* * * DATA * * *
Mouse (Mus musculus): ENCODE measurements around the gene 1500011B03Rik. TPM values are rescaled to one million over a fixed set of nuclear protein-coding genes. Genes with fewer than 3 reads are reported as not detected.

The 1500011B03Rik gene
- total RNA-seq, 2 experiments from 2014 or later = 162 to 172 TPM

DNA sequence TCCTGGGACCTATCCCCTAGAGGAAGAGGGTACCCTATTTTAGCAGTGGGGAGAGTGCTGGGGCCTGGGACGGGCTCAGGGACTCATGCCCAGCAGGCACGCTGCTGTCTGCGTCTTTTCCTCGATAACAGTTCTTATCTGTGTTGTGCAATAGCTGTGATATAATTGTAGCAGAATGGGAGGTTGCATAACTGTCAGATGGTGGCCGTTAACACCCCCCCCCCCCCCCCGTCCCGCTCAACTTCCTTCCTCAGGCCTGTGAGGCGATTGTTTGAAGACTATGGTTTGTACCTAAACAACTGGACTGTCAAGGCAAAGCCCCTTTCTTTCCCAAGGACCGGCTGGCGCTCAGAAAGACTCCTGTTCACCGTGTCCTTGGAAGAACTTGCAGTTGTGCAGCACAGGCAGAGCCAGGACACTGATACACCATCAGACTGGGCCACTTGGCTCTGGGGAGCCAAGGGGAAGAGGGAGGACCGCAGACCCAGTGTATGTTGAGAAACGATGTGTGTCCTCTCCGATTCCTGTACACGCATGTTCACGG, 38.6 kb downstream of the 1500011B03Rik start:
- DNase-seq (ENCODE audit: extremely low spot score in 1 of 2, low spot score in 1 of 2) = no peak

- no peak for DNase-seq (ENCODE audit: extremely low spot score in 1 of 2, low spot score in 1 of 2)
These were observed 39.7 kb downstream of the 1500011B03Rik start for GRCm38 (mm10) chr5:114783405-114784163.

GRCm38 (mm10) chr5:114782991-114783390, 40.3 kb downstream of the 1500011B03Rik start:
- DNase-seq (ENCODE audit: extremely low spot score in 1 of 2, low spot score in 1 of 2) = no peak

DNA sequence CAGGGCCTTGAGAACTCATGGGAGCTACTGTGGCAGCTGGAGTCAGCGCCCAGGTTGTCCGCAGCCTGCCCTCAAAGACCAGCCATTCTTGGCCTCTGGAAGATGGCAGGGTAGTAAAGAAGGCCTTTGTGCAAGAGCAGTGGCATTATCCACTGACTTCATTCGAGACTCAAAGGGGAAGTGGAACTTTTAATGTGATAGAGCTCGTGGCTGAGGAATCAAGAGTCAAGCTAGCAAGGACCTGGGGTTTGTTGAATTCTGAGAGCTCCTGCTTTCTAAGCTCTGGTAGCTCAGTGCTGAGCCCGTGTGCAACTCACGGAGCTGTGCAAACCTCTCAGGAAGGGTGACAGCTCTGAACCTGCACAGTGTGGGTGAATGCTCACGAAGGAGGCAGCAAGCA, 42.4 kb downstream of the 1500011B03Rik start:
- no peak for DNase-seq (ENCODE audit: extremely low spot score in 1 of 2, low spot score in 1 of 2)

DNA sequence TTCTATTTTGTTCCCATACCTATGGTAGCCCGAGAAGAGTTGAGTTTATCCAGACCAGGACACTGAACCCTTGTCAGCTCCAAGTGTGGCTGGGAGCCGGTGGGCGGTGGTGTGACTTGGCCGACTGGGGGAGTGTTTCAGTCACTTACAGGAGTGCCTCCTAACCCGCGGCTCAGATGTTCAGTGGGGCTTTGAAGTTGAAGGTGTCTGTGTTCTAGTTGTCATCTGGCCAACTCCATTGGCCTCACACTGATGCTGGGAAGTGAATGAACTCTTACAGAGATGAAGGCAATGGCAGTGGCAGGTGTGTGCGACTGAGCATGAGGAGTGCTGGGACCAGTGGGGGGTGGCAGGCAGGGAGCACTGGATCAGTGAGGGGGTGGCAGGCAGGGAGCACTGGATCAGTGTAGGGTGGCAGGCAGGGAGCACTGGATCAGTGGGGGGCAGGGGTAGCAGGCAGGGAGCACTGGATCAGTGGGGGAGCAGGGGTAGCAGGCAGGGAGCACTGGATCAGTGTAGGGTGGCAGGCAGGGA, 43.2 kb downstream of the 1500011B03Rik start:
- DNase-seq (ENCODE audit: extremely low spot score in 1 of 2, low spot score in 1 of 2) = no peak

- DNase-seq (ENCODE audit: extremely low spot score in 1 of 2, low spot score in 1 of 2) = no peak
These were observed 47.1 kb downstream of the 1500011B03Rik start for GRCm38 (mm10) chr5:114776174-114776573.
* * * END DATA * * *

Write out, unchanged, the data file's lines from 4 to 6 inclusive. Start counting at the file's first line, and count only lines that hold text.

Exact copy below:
DNA sequence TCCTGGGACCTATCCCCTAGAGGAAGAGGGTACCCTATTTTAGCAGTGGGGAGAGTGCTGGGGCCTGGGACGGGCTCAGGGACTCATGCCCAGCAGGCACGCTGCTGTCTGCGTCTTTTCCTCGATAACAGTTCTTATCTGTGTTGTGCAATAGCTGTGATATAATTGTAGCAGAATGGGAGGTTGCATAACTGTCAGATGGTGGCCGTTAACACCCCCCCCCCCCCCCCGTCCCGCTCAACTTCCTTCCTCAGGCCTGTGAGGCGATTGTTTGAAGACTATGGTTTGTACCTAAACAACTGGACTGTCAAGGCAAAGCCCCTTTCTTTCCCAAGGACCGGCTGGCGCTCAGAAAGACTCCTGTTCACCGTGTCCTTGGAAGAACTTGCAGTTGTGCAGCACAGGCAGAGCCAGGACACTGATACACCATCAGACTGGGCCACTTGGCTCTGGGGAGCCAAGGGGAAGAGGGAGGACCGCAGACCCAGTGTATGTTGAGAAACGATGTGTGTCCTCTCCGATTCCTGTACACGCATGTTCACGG, 38.6 kb downstream of the 1500011B03Rik start:
- DNase-seq (ENCODE audit: extremely low spot score in 1 of 2, low spot score in 1 of 2) = no peak

- no peak for DNase-seq (ENCODE audit: extremely low spot score in 1 of 2, low spot score in 1 of 2)